Craft brewers, bar owners, and other members of the beer industry have descended on Washington, D.C. this week for the Craft Brewers Conference. We’ll be watching closely for news coming out of the conference as it rolls on, but we’ve already read one interesting tidbit from Chris Staten Draft Magazine, who was on hand for the “State of the Craft Beer Industry” address by Paul Gatza of the Brewers Association:

According to Gatza, amber lagers and wheat beers are losing steam. Sales of the two styles have declined significantly in the last year within the craft beer market, which is a trend he suggests might continue. On the flipside “other specialties,” a kind of catchall experimental category (think 100-percent Brett beers and other wonderful oddities that don’t fit into traditional styles) is the second-fastest growing category.

This fact confirms something we’ve noticed at beer bars in NYC, which don’t serve as many of these easy-going beers that aficionados refer to as “entry level” brews, since wheat beers tend to have a gentle character that is widely appealing, and amber ales tend toward malt sweetness rather than aggressive hops.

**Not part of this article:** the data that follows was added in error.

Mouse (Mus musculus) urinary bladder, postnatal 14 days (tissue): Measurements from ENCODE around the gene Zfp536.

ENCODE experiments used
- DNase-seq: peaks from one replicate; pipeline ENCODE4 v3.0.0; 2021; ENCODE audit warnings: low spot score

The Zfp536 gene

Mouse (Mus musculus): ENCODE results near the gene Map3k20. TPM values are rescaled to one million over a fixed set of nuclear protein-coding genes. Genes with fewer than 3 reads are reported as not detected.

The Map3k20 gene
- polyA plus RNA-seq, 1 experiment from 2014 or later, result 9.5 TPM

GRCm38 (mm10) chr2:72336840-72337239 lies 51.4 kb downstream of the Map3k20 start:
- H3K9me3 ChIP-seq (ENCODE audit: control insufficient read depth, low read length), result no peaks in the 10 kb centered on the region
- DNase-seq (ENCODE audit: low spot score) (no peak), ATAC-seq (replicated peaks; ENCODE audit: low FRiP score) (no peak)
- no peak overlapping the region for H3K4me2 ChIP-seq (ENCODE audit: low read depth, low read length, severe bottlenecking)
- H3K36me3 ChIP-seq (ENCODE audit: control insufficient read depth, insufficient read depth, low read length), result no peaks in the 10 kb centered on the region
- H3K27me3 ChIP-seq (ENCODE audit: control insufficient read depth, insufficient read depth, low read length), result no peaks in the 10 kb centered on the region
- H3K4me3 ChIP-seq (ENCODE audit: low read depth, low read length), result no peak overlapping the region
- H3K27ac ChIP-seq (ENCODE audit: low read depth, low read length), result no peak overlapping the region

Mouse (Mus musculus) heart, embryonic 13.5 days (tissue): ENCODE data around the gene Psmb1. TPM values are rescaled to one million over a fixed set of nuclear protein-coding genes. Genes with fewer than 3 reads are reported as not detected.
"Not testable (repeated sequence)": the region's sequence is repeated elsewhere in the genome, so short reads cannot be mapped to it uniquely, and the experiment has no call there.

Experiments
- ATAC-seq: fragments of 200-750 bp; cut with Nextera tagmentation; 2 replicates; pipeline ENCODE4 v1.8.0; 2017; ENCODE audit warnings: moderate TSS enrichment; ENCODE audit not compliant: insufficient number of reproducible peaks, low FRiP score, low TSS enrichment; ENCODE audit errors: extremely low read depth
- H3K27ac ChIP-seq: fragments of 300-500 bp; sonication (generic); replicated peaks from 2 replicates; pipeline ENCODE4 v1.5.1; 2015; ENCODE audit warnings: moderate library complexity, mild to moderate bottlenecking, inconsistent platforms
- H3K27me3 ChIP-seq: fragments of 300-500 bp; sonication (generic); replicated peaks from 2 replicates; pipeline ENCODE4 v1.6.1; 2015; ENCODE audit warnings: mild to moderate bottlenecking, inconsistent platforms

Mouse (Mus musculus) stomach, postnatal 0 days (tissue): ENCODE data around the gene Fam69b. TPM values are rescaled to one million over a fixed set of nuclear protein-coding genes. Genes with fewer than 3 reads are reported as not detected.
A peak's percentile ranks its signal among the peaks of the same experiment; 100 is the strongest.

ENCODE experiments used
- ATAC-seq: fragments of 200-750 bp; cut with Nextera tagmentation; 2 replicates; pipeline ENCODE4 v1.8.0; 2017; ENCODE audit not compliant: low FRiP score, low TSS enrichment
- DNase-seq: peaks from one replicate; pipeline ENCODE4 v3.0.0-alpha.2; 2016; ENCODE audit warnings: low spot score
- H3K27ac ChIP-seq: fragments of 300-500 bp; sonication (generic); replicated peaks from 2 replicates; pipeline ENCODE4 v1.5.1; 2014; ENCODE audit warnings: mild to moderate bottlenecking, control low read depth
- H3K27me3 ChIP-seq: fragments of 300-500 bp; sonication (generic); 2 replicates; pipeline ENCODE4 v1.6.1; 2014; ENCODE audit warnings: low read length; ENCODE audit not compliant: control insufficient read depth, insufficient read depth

It could be that brewers are simply losing interest in these beers as newly popular styles like sours, black IPAs, and barrel-aged stouts offer new pastures to play in. But this shift probably also says something about the evolving palate of the American craft beer drinker. The days when Sierra Nevada Pale Ale was considered a hoppy beer are long gone, and now, the result of years of pushing beers to the extreme in terms of hops of ABV may be that consumers are bored with more subtle styles.

Of course, running counter to this trend is the increasing interest in low-ABV session beers, so maybe people just don’t like wheat beers and ambers.

[via DRAFT Mag]